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DOT and MTA Years Behind Schedule on Traffic Signal Tech to Speed Buses

Equipment for transit signal priority is inexpensive and has a proven track record of boosting NYC bus speeds. So why is it years behind schedule? Image: DOT [PDF]

Transit signal priority is inexpensive and has a track record of boosting NYC bus speeds. So why are plans to implement it years behind schedule? Image: DOT [PDF]

Bus riders spend a lot of time stopped at red lights, but they don’t have to. A technology called transit signal priority, or TSP, speeds up transit trips by adjusting signal timing so buses hit more green lights and fewer reds. TSP has a proven track record in New York, but on several routes, implementation is years behind schedule.

Transit signal priority uses GPS devices on buses to send a signal to a traffic management center, which can then either hold a green light as the bus approaches or shorten the amount of time a bus is stopped at a red light.

According to NYC DOT, the technology has sped bus trips between 10 and 18.4 percent. A recent evaluation of signal priority on the M15 Select Bus Service [PDF] said “the system is working well… [and] the city has the option to deploy citywide.” The problem is that only a handful of routes are outfitted with TSP.

The city’s 2011 PlaNYC update set a goal of adding transit signal priority to 11 routes citywide, but didn’t set a target completion date. So far, the city and the MTA have rolled out transit signal priority on just three corridors. Seven routes remain in various stages of planning or study.

New York’s first TSP system was installed at 14 intersections along Staten Island’s Victory Boulevard in 2008. Signal priority cut bus travel times by 16 percent during the morning rush hour and 11 percent during the evening [PDF], and 19 additional intersections on the route are in line to get it.

The city’s first Select Bus Service route, the Bx12 on Fordham Road, received TSP later in 2008, covering 35 intersections over 2.4 miles between Broadway in Manhattan and Southern Boulevard in the Bronx.

Since then, the only route to receive upgrades has been the M15 SBS, which in May 2013 received signal priority for 50 buses and 34 intersections along 2.2 miles of its route south of Houston Street. The M15 was the first in the city to use newer technology that communicates with the traffic management center, the MTA says, with Victory Boulevard and Fordham Road relying on older “line of sight” devices.

Bus riders on other routes are still waiting for improvements, in some cases years after blown deadlines.

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How Much Will Fares Rise Without Closing the MTA Capital Plan Gap? Try 25%

When the MTA’s chief financial officer warned last month that the likely price for failing to fund the authority’s capital plan was a 15 percent fare hike, the response was swift. Just 24 hours later, according to Newsday, MTA chief Tom Prendergast “backed away” from that scenario, calling it “unconscionable.”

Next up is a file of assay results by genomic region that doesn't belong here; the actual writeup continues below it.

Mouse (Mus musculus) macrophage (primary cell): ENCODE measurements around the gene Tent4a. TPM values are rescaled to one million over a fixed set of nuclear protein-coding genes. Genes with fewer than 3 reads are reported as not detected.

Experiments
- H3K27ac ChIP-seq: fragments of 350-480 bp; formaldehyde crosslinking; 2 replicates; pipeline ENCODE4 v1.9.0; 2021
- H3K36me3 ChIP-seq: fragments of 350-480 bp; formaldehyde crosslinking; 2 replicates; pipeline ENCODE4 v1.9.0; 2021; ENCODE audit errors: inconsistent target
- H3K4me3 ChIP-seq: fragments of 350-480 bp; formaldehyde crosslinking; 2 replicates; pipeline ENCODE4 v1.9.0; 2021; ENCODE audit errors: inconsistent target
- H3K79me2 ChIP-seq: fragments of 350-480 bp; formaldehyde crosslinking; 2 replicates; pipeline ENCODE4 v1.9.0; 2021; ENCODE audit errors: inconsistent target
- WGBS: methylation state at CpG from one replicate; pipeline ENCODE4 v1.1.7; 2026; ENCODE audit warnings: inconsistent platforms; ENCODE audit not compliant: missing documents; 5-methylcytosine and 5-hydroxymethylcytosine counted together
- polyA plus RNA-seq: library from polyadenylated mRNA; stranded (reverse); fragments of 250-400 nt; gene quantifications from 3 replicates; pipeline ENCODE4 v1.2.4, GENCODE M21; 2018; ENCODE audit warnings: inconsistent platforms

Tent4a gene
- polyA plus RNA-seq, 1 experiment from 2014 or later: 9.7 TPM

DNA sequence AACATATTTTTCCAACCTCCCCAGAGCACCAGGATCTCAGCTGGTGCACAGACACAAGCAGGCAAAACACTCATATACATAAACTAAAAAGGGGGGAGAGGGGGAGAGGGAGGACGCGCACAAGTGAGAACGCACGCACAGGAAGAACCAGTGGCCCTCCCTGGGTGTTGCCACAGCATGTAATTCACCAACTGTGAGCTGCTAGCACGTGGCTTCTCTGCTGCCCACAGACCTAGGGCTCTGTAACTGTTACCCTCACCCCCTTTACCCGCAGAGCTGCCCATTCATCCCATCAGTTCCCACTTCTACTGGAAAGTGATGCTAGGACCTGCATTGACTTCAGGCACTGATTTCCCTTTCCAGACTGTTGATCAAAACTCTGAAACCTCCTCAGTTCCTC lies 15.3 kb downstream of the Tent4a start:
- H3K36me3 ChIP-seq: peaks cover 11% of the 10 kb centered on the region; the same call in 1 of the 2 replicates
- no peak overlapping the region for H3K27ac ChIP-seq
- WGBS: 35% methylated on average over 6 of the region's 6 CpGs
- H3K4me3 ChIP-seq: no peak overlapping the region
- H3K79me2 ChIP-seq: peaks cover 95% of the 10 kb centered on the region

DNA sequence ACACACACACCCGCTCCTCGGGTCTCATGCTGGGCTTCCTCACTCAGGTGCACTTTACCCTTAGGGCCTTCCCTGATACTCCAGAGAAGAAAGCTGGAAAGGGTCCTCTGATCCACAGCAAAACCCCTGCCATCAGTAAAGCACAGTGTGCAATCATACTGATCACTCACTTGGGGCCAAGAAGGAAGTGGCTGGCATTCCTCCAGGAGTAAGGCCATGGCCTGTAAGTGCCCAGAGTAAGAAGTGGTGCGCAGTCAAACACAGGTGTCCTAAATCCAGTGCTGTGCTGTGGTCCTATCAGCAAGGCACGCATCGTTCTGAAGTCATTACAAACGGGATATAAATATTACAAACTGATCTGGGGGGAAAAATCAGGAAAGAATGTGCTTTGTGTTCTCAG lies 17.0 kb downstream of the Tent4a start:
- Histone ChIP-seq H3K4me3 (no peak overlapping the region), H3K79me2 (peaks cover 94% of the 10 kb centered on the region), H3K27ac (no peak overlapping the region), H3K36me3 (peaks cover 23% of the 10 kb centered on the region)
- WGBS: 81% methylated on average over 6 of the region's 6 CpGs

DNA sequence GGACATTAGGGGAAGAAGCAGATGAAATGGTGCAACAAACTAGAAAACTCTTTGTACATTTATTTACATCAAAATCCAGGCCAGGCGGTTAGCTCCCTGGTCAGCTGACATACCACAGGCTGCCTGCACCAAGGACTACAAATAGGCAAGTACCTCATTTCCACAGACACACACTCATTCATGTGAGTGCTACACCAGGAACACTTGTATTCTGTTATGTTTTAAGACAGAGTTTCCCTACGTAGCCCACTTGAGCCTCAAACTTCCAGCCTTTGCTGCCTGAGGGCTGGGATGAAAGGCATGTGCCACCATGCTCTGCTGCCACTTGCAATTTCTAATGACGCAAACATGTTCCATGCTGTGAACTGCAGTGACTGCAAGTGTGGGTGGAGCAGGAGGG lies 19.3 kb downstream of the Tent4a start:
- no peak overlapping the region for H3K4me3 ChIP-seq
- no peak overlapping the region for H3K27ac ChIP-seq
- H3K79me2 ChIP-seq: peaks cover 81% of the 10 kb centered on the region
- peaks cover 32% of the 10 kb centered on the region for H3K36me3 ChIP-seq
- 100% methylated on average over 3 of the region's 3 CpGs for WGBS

Evidently the one thing worse than jacking the price of a Metrocard is letting the public know it’s in the works. But if a 15 percent boost would be unconscionable, what should we call a 25 percent increase?

That’s no idle question. I’ve made a careful calculation of the rise in subway and bus fares required to pay for NYC Transit’s share of the unfunded part of the authority’s 2015-2019 capital plan — assuming no other funding source comes along. My result: subway and bus passengers will see their fares go up 25 percent. Monthly unlimited Metrocards will shoot up by $29, nearly a dollar a day. Averaged across every fare medium — 30-day and 7-day unlimiteds, bonus pay-per-rides, and one-ride tickets — the price to ride a bus or train, which now averages $1.92 (taking into account unlimiteds, free transfers, senior discounts, etc.), will rise by 45 to 50 cents.

And that would be on top of the 7-8 percent biennial fare hikes the MTA has programmed indefinitely to cover rising operations costs.

The minimum wage in New York is set to reach $9.00 an hour at the start of 2016 (it’s now $8.75), so the $29 rise in the 30-day unlimited would eat up a half-day’s wages after taxes. In addition to that new burden on millions of low-income New Yorkers, a 25 percent increase in the transit fare would be projected to have these consequences:

  • A 3-4 percent drop in subway use;
  • A 4 percent deterioration in travel speeds in Manhattan’s Central Business District as some of those dropped subway trips switch to cars;
  • Nearly a billion dollars a year in costs from increased pollution, more traffic deaths and injuries, and more time lost sitting in traffic.

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Someone Show Governor Cuomo This Animated Move NY Explainer

Not sure why you should support the Move NY toll reform plan? This animation is for you.

Move NY has picked up endorsements from city and state electeds, press outlets including the Times and Daily News, and scores of public interest groups. Yet despite the enormous $15 billion gap in the MTA capital program, Governor Andrew Cuomo, who runs the authority, has remained cool to the idea of reforming the toll system to secure the revenue the MTA needs to avoid burdening straphangers with higher fares and compromised service.